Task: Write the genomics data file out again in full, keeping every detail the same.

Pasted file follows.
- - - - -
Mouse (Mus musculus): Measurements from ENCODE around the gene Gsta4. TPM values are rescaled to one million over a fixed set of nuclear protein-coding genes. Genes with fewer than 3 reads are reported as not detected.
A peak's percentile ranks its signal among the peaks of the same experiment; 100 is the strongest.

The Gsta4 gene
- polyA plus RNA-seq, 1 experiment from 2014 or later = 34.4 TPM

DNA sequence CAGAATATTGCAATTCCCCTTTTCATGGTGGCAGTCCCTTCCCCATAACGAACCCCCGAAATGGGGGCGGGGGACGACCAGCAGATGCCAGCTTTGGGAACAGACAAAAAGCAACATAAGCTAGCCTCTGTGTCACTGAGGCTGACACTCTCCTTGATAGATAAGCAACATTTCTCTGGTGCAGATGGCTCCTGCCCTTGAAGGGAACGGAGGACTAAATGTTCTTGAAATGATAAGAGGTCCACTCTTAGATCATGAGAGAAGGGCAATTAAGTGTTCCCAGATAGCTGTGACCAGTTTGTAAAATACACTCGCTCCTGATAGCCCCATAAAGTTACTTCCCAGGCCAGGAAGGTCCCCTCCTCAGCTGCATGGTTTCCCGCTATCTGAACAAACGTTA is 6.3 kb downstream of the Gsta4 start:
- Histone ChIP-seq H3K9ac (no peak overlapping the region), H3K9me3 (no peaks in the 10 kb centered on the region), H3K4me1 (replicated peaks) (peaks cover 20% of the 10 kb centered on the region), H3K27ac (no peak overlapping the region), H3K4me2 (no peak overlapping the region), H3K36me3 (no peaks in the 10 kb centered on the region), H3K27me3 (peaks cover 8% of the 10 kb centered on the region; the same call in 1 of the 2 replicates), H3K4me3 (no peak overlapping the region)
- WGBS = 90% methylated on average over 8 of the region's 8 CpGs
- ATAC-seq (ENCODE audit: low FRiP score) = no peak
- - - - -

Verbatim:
Mouse (Mus musculus): Measurements from ENCODE around the gene Gsta4. TPM values are rescaled to one million over a fixed set of nuclear protein-coding genes. Genes with fewer than 3 reads are reported as not detected.
A peak's percentile ranks its signal among the peaks of the same experiment; 100 is the strongest.

The Gsta4 gene
- polyA plus RNA-seq, 1 experiment from 2014 or later = 34.4 TPM

DNA sequence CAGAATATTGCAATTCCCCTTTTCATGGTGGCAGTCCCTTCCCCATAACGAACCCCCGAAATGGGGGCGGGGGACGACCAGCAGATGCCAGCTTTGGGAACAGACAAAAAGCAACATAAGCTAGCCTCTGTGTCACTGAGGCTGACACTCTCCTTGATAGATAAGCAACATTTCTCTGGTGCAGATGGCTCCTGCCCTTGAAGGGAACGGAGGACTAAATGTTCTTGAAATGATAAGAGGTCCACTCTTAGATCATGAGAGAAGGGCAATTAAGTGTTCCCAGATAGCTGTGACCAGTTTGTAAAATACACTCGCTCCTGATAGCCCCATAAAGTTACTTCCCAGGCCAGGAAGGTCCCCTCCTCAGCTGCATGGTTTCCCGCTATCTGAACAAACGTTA is 6.3 kb downstream of the Gsta4 start:
- Histone ChIP-seq H3K9ac (no peak overlapping the region), H3K9me3 (no peaks in the 10 kb centered on the region), H3K4me1 (replicated peaks) (peaks cover 20% of the 10 kb centered on the region), H3K27ac (no peak overlapping the region), H3K4me2 (no peak overlapping the region), H3K36me3 (no peaks in the 10 kb centered on the region), H3K27me3 (peaks cover 8% of the 10 kb centered on the region; the same call in 1 of the 2 replicates), H3K4me3 (no peak overlapping the region)
- WGBS = 90% methylated on average over 8 of the region's 8 CpGs
- ATAC-seq (ENCODE audit: low FRiP score) = no peak